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Skeletal variation as a possible reflection of relatedness within three Medieval British populations

Burrell, CL (2018) Skeletal variation as a possible reflection of relatedness within three Medieval British populations. Doctoral thesis, Liverpool John Moores University.

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Nonmetric traits (NMTs) are often used by osteoarchaeologists in the study of human variation. Some NMTs are affected by environmental factors whereas others are genetic in origin. Such genetic variants have long been used to support the hypotheses on the history and divergence of human populations suggesting that some population groups can be genetically distinguished. However, when genetic NMTs occur in higher than expected frequency these can be interpreted as possible indicators of relatedness. This method is applied to a sample of 977 individuals from the Medieval Poulton Chapel, St. Owen’s Church and Norton Priory Collections, U.K. One hundred and twenty-six cranial and postcranial NMTs were examined to determine: 1) the prevalence, 2) whether there are significant differences between the sexes and/or by age category, 3) if there is variation in mechanical and genetic NMT frequency between the three samples and, 4) to explore possible familial relationships through hierarchal cluster analysis and burial spatial distribution. It is thought that family members are often buried near one another, suggesting that individuals sharing similar genetic NMTs would be buried within close proximity to each other. This thesis has revealed the frequency of 126 NMTs for each sample. No significant differences were reported between the sexes at Poulton Chapel whereas significant differences were noted at St. Owen’s Church and Norton Priory, especially for NMTs considered genetic in origin. For all samples, significant differences were found among the age categories. Intra-populational differences were explored between the three samples. The results of these comparisons highlight that 60 NMTs are shared between the Poulton Chapel and Norton Priory Collection, while St. Owen’s Church only shares few traits with both sites. This suggests a probable geographical north-south divide between the three sites. Finally, the hierarchal cluster analysis identified probable familial relationships for the Norton Priory sample. This is supported by the burial spatial distribution and historical documentary evidence. Unfortunately, this analysis was unsuccessful for St. Owen’s Church with limited results for the Poulton Chapel sample. Future research is required to incorporate aDNA analysis to confirm the likelihood of familial links within these sites, supporting the use of certain NMTs is the use of establishing familial relationships.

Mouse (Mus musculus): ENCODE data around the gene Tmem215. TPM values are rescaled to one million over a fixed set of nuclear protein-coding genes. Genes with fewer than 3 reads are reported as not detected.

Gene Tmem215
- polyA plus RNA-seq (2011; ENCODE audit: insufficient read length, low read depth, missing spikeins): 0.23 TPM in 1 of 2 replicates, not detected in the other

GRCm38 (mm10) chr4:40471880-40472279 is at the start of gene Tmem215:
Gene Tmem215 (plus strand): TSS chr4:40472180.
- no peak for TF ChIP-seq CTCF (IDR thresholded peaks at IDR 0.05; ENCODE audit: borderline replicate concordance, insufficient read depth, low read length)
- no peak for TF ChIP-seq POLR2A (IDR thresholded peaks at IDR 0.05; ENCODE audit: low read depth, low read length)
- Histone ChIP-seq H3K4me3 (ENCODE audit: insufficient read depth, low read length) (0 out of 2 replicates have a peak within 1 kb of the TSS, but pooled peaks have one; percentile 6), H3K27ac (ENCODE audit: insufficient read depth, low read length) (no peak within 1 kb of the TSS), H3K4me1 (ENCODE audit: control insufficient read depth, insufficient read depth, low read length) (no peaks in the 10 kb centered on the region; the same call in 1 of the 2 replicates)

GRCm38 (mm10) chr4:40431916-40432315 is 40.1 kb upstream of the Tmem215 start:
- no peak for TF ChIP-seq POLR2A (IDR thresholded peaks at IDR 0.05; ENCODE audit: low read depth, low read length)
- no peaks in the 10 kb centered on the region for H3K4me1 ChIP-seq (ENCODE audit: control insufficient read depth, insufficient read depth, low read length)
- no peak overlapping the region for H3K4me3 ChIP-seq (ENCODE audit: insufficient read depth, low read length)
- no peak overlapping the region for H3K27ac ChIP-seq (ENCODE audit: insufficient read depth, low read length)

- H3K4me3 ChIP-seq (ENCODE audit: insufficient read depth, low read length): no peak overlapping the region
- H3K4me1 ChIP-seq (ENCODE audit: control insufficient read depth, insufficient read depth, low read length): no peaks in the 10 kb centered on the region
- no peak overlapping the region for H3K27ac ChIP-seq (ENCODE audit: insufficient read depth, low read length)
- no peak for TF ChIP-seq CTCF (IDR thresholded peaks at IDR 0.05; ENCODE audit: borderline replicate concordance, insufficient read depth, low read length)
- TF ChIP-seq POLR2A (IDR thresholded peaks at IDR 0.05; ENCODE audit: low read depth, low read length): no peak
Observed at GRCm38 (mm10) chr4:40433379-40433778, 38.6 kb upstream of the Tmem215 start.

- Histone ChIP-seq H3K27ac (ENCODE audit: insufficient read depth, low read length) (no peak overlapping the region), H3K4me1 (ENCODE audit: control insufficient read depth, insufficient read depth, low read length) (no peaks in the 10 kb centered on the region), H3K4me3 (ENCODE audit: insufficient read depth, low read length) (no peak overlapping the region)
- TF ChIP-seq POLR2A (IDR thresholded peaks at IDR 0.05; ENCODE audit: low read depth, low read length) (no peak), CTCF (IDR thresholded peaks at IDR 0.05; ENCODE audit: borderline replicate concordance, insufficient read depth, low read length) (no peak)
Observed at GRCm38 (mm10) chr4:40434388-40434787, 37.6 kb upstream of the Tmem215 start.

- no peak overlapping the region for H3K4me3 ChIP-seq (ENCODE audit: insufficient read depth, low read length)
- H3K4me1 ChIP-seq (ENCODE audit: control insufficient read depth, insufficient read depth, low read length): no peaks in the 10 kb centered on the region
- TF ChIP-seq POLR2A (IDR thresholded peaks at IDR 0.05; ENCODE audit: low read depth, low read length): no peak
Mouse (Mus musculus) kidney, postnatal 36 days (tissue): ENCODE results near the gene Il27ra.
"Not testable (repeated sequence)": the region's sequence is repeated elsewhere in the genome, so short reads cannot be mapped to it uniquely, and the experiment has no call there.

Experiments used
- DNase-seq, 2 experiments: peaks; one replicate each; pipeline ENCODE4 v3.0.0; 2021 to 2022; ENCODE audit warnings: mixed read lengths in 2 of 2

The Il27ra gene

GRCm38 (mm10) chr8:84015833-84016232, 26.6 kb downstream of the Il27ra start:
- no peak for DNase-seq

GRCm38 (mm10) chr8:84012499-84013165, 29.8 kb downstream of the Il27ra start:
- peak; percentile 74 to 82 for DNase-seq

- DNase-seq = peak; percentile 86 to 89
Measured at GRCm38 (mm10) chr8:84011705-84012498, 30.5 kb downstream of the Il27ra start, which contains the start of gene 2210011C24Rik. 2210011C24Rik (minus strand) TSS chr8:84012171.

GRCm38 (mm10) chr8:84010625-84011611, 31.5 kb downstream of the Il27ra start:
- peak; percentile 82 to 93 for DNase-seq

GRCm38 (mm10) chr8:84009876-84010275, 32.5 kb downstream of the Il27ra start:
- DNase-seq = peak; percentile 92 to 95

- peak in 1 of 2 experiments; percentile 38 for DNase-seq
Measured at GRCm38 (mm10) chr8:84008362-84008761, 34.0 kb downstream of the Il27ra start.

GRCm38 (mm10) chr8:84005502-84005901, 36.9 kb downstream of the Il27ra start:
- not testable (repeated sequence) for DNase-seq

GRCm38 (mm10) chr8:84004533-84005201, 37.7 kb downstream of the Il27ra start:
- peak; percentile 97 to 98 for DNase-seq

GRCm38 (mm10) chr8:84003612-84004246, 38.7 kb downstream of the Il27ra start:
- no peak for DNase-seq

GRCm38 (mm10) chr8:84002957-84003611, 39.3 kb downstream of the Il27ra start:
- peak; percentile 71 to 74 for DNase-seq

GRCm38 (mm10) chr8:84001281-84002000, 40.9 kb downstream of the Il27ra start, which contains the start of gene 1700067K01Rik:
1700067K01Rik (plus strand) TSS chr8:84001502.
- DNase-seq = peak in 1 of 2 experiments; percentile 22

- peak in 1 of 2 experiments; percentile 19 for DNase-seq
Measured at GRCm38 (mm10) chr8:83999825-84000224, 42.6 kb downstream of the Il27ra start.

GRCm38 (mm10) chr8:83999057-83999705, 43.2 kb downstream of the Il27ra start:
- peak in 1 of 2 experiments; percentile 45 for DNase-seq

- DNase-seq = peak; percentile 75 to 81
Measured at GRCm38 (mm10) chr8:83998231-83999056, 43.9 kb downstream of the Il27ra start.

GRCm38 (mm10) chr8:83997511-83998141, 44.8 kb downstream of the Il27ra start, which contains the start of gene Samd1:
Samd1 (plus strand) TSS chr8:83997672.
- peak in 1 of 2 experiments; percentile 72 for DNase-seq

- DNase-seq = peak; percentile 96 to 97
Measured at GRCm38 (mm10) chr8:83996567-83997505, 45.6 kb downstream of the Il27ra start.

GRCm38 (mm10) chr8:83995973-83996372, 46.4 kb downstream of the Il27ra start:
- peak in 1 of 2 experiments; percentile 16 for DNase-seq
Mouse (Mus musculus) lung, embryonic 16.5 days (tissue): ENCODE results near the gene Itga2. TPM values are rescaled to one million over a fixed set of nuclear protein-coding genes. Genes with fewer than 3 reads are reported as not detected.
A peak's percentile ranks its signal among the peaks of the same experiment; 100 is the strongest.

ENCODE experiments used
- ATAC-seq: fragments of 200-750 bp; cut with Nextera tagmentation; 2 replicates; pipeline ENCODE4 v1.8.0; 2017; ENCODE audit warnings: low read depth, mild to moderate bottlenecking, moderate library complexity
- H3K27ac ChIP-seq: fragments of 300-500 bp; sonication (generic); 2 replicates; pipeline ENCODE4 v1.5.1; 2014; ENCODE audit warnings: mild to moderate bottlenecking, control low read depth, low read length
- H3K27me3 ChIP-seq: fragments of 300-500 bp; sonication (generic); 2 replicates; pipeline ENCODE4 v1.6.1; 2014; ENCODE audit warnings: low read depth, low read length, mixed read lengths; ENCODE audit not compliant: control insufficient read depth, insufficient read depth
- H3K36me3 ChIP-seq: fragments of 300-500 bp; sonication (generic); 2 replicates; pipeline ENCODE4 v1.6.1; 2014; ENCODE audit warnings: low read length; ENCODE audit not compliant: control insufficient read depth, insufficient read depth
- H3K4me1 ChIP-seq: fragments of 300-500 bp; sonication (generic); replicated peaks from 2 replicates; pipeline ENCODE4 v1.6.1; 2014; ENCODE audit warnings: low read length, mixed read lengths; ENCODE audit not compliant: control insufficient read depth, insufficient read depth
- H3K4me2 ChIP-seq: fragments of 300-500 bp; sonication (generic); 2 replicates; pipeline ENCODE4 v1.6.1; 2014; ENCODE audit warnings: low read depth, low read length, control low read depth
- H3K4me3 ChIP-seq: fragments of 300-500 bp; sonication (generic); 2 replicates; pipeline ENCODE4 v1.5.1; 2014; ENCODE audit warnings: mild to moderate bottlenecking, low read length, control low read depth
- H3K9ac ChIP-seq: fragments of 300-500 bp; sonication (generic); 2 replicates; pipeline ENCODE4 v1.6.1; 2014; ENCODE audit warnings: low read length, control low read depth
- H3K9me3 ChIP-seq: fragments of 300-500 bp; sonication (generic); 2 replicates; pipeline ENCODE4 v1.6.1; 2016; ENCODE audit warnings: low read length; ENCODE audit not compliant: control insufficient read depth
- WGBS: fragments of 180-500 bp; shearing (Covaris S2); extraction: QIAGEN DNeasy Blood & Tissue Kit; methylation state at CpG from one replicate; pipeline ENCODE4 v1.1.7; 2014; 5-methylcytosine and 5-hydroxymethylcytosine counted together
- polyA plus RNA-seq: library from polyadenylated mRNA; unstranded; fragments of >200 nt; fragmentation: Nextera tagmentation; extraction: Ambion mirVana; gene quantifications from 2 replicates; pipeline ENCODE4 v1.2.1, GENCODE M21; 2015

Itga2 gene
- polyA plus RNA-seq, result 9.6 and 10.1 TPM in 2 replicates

Item Type: Thesis (Doctoral)
Uncontrolled Keywords: Nonmetric Traits; Human Variation; Medieval; Relatedness
Subjects: C Auxiliary Sciences of History > CC Archaeology
Q Science > QH Natural history > QH426 Genetics
Q Science > QM Human anatomy
Q Science > QP Physiology
Divisions: Natural Sciences & Psychology (closed 31 Aug 19)
Date Deposited: 30 Apr 2018 09:06
Last Modified: 21 Nov 2022 14:29
DOI or ID number: 10.24377/LJMU.t.00008590
Supervisors: Irish, J, Gonzalez, S and Borrini, M
URI: https://researchonline.ljmu.ac.uk/id/eprint/8590
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